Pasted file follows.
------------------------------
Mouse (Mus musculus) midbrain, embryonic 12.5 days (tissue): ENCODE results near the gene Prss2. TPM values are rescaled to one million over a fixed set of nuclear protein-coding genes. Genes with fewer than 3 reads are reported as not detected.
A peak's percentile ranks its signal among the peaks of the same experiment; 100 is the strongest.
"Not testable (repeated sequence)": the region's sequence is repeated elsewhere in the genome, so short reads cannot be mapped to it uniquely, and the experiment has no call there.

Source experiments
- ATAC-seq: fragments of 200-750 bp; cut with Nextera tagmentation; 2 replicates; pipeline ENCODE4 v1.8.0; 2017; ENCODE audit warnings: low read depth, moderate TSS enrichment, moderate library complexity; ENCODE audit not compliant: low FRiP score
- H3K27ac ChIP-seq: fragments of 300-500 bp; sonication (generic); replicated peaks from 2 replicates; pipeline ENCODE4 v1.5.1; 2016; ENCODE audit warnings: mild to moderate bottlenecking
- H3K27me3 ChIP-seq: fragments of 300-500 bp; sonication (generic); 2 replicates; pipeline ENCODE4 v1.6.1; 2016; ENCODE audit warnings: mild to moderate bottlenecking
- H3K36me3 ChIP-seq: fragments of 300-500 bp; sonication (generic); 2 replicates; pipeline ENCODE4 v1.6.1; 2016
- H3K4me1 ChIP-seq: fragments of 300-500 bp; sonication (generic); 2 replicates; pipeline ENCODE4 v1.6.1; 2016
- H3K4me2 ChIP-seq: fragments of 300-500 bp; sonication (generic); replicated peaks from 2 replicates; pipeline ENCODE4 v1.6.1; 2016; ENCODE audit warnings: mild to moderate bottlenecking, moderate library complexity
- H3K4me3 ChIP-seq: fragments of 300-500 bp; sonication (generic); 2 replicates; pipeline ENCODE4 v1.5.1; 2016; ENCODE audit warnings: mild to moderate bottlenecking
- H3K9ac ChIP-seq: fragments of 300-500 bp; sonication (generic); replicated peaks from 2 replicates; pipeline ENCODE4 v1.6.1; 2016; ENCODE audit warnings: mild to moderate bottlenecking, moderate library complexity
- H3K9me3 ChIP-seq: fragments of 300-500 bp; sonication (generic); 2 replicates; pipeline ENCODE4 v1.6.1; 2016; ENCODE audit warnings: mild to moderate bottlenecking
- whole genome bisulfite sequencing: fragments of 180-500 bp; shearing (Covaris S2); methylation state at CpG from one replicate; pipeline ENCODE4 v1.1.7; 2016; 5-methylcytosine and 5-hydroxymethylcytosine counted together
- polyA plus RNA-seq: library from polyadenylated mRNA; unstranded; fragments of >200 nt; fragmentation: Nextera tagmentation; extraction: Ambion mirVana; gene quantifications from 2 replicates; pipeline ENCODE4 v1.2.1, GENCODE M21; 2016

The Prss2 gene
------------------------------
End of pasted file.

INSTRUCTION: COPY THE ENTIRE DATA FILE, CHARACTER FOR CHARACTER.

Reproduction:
Mouse (Mus musculus) midbrain, embryonic 12.5 days (tissue): ENCODE results near the gene Prss2. TPM values are rescaled to one million over a fixed set of nuclear protein-coding genes. Genes with fewer than 3 reads are reported as not detected.
A peak's percentile ranks its signal among the peaks of the same experiment; 100 is the strongest.
"Not testable (repeated sequence)": the region's sequence is repeated elsewhere in the genome, so short reads cannot be mapped to it uniquely, and the experiment has no call there.

Source experiments
- ATAC-seq: fragments of 200-750 bp; cut with Nextera tagmentation; 2 replicates; pipeline ENCODE4 v1.8.0; 2017; ENCODE audit warnings: low read depth, moderate TSS enrichment, moderate library complexity; ENCODE audit not compliant: low FRiP score
- H3K27ac ChIP-seq: fragments of 300-500 bp; sonication (generic); replicated peaks from 2 replicates; pipeline ENCODE4 v1.5.1; 2016; ENCODE audit warnings: mild to moderate bottlenecking
- H3K27me3 ChIP-seq: fragments of 300-500 bp; sonication (generic); 2 replicates; pipeline ENCODE4 v1.6.1; 2016; ENCODE audit warnings: mild to moderate bottlenecking
- H3K36me3 ChIP-seq: fragments of 300-500 bp; sonication (generic); 2 replicates; pipeline ENCODE4 v1.6.1; 2016
- H3K4me1 ChIP-seq: fragments of 300-500 bp; sonication (generic); 2 replicates; pipeline ENCODE4 v1.6.1; 2016
- H3K4me2 ChIP-seq: fragments of 300-500 bp; sonication (generic); replicated peaks from 2 replicates; pipeline ENCODE4 v1.6.1; 2016; ENCODE audit warnings: mild to moderate bottlenecking, moderate library complexity
- H3K4me3 ChIP-seq: fragments of 300-500 bp; sonication (generic); 2 replicates; pipeline ENCODE4 v1.5.1; 2016; ENCODE audit warnings: mild to moderate bottlenecking
- H3K9ac ChIP-seq: fragments of 300-500 bp; sonication (generic); replicated peaks from 2 replicates; pipeline ENCODE4 v1.6.1; 2016; ENCODE audit warnings: mild to moderate bottlenecking, moderate library complexity
- H3K9me3 ChIP-seq: fragments of 300-500 bp; sonication (generic); 2 replicates; pipeline ENCODE4 v1.6.1; 2016; ENCODE audit warnings: mild to moderate bottlenecking
- whole genome bisulfite sequencing: fragments of 180-500 bp; shearing (Covaris S2); methylation state at CpG from one replicate; pipeline ENCODE4 v1.1.7; 2016; 5-methylcytosine and 5-hydroxymethylcytosine counted together
- polyA plus RNA-seq: library from polyadenylated mRNA; unstranded; fragments of >200 nt; fragmentation: Nextera tagmentation; extraction: Ambion mirVana; gene quantifications from 2 replicates; pipeline ENCODE4 v1.2.1, GENCODE M21; 2016

The Prss2 gene